Although HR leaders need to weigh the potential risks and rewards carefully, re-hiring former employees can be a great idea. Don't forget that Steve Jobs was rehired by Apple after he'd left the organization on less than stellar terms, only to return a superstar who led the organization to unprecedented heights.
Here are some pros and cons of bringing former employees back into the fold:
4 Pros of Re-Hiring Former Employees
If you hire a former employee, you don't have to worry about the "fit" of an individual with no prior knowledge of your culture. A new hire's assimilation into your corporate environment is one of the most difficult elements of onboarding, so you are markedly less likely to see cultural problems in the first few months with a former employee. They already come with the knowledge about your organization.
They bring in new skills and perspectives and because of their history with your organization, they are better able to introduce those "new ways of working" after the re-hire. As in the Steve Jobs example, a former employee may grow outside your organization, gaining valuable lessons from elsewhere that they can later integrate into your organization because they know your culture from the inside.
3. Getting Started
Similar to the baked-in cultural fit, re-hiring former employees saves you some of the usual challenges of onboarding a new hire. Moreover, you will likely spend less money in training a re-hire because you've likely previously trained them in many relevant skills.
They can also boost workplace morale. When your employees observe that you are amenable to giving former employees a second chance, it sends a strongly positive message. Because many employees already know the returning employee, you have less risk of disrupting workplace morale when compared to bringing in "an outsider."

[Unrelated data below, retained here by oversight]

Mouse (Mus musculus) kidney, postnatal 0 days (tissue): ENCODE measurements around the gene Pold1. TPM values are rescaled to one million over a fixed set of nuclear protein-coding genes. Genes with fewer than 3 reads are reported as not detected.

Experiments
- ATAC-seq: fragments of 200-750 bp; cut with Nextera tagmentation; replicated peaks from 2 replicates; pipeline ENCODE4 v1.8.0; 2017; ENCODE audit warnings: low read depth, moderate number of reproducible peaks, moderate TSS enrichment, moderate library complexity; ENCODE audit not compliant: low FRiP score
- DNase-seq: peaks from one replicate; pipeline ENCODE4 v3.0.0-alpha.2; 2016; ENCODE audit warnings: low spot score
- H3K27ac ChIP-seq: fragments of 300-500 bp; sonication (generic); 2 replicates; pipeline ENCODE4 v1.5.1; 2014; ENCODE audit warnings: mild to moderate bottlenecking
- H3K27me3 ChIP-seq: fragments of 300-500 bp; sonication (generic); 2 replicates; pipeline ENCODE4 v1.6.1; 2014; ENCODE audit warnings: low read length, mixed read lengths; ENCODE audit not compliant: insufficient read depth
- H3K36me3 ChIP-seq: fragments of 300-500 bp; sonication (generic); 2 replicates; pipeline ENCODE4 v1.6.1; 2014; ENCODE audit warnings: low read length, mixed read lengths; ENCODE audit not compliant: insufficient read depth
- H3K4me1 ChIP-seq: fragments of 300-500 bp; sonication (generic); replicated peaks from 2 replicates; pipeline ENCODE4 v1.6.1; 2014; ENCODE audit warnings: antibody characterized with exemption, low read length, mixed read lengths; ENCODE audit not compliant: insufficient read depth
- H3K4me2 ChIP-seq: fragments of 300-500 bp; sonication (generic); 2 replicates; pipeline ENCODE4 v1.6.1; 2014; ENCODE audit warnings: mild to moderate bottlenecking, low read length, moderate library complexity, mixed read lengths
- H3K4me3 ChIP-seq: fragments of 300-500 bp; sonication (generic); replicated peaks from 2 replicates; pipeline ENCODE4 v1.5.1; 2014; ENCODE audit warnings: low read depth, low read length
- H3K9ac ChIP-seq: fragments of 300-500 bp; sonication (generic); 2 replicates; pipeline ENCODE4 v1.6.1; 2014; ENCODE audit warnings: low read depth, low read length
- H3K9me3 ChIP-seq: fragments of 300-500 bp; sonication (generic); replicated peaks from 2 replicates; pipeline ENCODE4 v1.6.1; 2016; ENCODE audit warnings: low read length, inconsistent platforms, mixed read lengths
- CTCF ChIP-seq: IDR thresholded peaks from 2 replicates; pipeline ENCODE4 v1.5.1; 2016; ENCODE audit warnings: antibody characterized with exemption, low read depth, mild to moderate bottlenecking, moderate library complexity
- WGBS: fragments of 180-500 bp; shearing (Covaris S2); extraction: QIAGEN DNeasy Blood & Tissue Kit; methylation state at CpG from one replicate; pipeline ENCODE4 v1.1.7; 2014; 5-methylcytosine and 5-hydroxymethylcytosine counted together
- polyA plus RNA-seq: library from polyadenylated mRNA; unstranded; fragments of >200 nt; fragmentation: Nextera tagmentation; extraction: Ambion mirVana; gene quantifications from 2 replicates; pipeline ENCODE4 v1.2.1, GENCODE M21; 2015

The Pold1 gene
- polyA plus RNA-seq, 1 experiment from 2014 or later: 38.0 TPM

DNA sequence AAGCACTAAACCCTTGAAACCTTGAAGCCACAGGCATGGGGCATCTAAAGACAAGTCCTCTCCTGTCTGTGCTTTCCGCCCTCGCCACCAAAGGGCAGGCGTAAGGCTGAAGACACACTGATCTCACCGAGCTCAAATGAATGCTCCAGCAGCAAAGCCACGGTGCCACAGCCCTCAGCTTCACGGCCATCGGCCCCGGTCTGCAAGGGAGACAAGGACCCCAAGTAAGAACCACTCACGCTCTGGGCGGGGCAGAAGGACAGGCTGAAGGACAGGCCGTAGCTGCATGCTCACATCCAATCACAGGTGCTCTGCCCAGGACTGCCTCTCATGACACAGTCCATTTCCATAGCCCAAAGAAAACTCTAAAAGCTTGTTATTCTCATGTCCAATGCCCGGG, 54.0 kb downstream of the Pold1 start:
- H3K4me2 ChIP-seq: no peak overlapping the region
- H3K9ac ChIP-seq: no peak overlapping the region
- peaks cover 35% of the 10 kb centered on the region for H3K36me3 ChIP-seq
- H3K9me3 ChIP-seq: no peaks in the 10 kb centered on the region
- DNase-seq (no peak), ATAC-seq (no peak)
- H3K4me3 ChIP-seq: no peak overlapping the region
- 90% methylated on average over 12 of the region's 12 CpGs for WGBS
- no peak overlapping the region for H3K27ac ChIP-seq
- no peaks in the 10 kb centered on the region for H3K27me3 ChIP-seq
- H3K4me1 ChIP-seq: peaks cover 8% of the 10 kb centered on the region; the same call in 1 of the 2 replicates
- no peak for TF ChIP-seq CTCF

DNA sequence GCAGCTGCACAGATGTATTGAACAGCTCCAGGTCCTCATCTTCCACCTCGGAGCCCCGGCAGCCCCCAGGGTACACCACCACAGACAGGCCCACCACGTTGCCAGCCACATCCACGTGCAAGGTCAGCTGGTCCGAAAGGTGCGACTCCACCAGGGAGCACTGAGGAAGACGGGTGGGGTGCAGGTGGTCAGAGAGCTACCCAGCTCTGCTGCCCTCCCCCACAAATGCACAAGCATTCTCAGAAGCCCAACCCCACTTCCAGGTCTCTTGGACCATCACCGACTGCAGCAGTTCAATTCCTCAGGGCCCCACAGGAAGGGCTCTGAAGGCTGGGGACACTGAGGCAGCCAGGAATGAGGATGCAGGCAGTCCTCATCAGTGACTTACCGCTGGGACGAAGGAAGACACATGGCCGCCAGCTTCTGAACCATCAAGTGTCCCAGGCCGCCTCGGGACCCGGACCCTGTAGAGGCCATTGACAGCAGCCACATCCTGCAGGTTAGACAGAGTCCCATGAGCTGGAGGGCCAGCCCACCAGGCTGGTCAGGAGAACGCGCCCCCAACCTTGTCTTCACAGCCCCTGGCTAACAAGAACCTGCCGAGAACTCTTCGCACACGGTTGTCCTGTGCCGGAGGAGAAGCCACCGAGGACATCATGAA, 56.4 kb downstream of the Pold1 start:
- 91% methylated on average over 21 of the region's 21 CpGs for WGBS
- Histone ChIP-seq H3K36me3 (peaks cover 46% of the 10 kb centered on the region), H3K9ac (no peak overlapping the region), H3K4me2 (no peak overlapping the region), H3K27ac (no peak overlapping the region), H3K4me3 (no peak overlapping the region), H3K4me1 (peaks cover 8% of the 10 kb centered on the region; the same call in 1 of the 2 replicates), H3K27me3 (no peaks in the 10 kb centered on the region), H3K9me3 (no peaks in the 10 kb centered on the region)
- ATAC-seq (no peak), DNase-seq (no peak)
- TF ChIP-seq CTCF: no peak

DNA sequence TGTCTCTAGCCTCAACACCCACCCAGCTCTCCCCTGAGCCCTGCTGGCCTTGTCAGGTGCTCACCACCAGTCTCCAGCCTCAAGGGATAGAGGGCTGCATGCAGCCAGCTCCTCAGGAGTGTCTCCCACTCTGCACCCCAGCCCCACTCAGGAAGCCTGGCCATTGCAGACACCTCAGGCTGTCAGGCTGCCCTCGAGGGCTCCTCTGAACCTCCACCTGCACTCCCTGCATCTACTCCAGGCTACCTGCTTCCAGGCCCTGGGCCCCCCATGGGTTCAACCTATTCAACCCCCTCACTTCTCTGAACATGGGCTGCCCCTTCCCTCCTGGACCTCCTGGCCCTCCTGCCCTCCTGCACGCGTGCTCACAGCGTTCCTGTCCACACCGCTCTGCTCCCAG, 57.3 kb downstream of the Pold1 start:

2 Cons of "Boomerang Employees"
1. Past Sentiment
There may be hidden resentment on both sides. Depending on the reason the employee and organization separated, there could still be lingering distrust on both sides. If left unresolved, these negatives could not only impact the re-hire's level of engagement but could also impact the entire workplace. Part of HR's key role in any re-hire scenario is to carefully assess why the employee left, and why said employee wishes to return.
For example, if the employee left because a spouse found a great job in another state, or because of a wonderful opportunity elsewhere that you couldn't match, then any return will likely happen on good terms. But the employee may have burned bridges, leaving hurt feelings behind. In that case, careful communication is critical for mutual understanding and a positive re-integration of the worker.
2. Stigma of Return
Questionable loyalty and stigmatization are common sentiments attached to returning employees. Because the re-hire's colleagues know that the re-hire left once before, whether on good terms or not, they may question the re-hire's loyalty going forward and thus not fully engage with the person. Once this happens, it creates bad feelings on all sides and can disrupt workplace/team morale.
The Role of Technology
Human capital management systems Your HR and payroll system is important to tracking performance and it can be especially crucial in any re-hiring scenario. You'll want to have access to previous performance reviews for the re-hire candidate to evaluate potential problem areas and determine whether the person has the potential to grow past them. The more HCM data you have on a potential re-hire, the more capable you are of making a sound decision about whether to re-hire them or not. Of course, each re-hire situation is unique, so HR leaders need relevant data on hand to help them weigh the complex pros and cons.
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